Family and friends cautioned her that it might not be the best time to start a business, but Reehling was determined to make it work. The result is her family-first company, where employees can work a flexible schedule at home or in the office. And employees with sick children are encouraged to stay home.
"I didn't want to be in the office five days a week, eight hours a day, and I didn't want to ask anyone else to," Reehling says.
The system works for employees who value that flexible, family-friendly environment, but Reehling has learned that not everyone is disciplined enough to thrive. During a growth spurt, she hired employees who were skilled but not excited about the policy, and she had to let them go. Reehling says that now she doesn't hire anyone unless that person is enthusiastic about the company's policies and core values.
"We learned that that is a good indicator," she says.
Reehling is so committed to the family-friendly policy that it has become part of the company's core values, or 14 Commandments, which are posted on its Web site. "Family first" appears on the list, along with more common values such as honesty, integrity and quality. Reehling also encourages employees to have fun.
This atmosphere is not just working well for the company but is proving to be a wise business decision. CREW's family-friendly environment attracts higher-quality employees who are willing to take a smaller salary in order to have a flexible schedule and the ability to work from home or bring children to work, as needed.
"And these employees are happy, very loyal, and stay with us for a long time," Reehling says.
Smart Business spoke with Reehling about the benefits of running a family-friendly company.
Why do you post your 14 Commandments on the company's Web site?
The 14 Commandments are integral to who we are and the culture we've built. They are something we want everyone to know about. If a potential employee can't agree with them, then that person won't be a good employee for us.
If a client doesn't appreciate them, then the client won't appreciate CREW Services. It's an important way to get people to know who we are and what we're about. We are, however, consolidating the commandments because we feel that 14 are too many to expect people to remember. So we are paring them down to five core values.
We just recently moved to a new headquarters and are going to have them framed and hung on the wall. We've gotten a lot of feedback about them, and the one we get the most feedback on is 'Viva la difference.' It's also the easiest to remember. And it is an extremely important value: diversity.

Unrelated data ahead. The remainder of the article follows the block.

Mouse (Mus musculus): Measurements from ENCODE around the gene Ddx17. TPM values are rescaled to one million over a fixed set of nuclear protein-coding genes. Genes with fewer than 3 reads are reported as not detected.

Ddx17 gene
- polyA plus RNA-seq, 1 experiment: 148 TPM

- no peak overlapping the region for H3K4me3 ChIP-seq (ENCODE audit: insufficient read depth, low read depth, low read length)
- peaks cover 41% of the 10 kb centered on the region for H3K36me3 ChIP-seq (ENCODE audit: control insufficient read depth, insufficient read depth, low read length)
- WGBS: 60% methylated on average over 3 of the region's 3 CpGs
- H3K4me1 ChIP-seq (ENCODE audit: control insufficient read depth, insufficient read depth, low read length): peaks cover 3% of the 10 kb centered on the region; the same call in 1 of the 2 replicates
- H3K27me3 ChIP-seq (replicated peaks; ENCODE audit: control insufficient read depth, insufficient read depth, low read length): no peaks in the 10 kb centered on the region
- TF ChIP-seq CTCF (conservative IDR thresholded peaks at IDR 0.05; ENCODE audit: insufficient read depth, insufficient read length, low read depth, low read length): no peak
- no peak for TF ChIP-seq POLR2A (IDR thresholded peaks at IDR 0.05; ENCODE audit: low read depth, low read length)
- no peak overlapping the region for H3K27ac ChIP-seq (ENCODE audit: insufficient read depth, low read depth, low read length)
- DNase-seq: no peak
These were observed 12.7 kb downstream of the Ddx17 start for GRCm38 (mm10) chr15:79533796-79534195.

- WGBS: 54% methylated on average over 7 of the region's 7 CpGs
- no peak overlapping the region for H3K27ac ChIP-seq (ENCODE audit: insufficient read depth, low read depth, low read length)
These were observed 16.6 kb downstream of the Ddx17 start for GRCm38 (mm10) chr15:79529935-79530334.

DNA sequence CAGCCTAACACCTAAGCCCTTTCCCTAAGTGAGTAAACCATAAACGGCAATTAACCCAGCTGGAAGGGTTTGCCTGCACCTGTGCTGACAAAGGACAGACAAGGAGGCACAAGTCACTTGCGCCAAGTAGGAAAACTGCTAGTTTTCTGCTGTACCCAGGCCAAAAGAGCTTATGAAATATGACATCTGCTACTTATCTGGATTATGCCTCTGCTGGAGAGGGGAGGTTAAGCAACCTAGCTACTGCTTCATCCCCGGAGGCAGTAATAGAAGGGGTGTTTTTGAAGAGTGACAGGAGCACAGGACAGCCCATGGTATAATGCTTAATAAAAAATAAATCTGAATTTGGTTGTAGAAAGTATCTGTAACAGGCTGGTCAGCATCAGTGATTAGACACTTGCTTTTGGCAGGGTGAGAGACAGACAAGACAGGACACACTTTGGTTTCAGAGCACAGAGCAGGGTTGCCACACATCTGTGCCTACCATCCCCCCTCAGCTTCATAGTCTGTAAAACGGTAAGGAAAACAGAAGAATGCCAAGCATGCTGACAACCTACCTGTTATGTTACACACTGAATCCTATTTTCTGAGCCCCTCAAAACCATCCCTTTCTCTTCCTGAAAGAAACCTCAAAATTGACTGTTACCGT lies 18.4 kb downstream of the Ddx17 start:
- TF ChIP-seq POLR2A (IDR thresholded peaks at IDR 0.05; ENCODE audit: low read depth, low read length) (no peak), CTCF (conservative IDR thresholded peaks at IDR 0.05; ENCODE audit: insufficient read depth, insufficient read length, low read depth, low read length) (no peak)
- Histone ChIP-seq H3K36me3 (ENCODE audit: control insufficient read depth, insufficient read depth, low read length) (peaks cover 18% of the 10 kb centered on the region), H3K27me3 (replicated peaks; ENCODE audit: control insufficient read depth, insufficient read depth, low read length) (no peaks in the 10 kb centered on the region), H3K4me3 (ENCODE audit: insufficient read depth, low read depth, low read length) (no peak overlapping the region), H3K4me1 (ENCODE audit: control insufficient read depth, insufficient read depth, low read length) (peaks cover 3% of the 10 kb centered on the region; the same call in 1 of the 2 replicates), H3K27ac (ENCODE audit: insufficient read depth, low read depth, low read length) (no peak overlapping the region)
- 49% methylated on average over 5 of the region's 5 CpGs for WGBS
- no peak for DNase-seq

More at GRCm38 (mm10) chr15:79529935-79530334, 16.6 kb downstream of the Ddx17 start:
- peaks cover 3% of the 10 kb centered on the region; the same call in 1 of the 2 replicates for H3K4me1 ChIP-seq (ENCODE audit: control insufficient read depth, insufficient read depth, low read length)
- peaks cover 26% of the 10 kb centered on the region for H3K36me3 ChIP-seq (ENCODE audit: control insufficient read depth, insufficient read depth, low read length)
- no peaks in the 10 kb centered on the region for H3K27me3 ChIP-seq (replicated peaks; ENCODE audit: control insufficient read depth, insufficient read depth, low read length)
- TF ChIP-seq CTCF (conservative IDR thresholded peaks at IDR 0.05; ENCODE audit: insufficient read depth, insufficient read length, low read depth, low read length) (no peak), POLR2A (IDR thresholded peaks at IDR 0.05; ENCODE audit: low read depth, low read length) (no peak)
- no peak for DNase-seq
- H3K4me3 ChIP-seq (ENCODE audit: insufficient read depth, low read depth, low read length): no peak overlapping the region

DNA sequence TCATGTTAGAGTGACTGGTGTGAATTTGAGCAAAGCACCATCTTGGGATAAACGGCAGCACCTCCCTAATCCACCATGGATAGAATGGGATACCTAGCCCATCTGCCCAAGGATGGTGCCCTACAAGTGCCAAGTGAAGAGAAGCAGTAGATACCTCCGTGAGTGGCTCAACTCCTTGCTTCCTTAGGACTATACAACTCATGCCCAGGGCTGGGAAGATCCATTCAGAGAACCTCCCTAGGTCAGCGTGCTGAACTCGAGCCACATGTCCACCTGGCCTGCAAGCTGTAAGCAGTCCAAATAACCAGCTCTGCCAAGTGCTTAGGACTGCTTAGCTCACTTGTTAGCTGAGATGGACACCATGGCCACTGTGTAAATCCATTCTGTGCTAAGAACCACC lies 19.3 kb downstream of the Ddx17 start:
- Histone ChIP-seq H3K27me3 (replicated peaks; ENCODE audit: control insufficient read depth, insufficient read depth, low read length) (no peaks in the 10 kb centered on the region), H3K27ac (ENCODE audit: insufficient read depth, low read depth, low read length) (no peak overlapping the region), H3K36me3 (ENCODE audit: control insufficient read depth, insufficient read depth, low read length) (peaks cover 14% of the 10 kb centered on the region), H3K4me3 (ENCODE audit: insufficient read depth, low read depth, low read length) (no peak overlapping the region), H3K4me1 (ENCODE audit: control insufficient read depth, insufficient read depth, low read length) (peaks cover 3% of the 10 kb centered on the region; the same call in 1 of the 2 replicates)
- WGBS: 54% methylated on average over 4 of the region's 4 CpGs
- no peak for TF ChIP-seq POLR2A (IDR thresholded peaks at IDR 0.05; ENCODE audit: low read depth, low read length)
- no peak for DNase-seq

The commandments also reminds us to be compassionate. We are keeping family first, and we strive for honesty, integrity and quality in all that we do. The five core values will encapsulate the 14, emphasize those that I mentioned and are easier to remember.
How do the commandments impact the way you run CREW and your strategic business planning?
We take strategic planning seriously. We don't do it and then put it away. We execute our plan and discuss it at team meetings twice a month. We have people that become champions of specific strategic initiatives. They report on the progress of the initiatives during the team meetings. The core values are a starting point.
As an example, at other companies, so much attention is on sales and profit. While we track that closely, one of our strategic initiatives is to maintain our corporate culture, and we devised goals for it. It's harder to measure and know we've accomplished the goals.
We also want the goals to be realistic. One way we're measuring this corporate culture goal is we are tracking every time someone on the management team has a connection with an employee. Since some employees work at home and some work on the customer's site, contact is very important.
We keep track of what kind of contact it was, who initiated it, whether it was face-to-face or e-mail. We also do surveys of both our clients and employees. Customer satisfaction can also be hard to measure. We do surveys and keep track of how many times we've interacted with the customer.
The surveys give the customer an opportunity to let us know whether they are happy or unhappy, and we act appropriately and make decisions based on that feedback.
Was there ever a point where you hit the wall with your business?
Yes. We actually had a banker tell us that we were insolvent at one point. But we knew we had some business developing in the pipeline, so we did what we could to get through. It is true that if you can learn from your mistakes, it makes you stronger.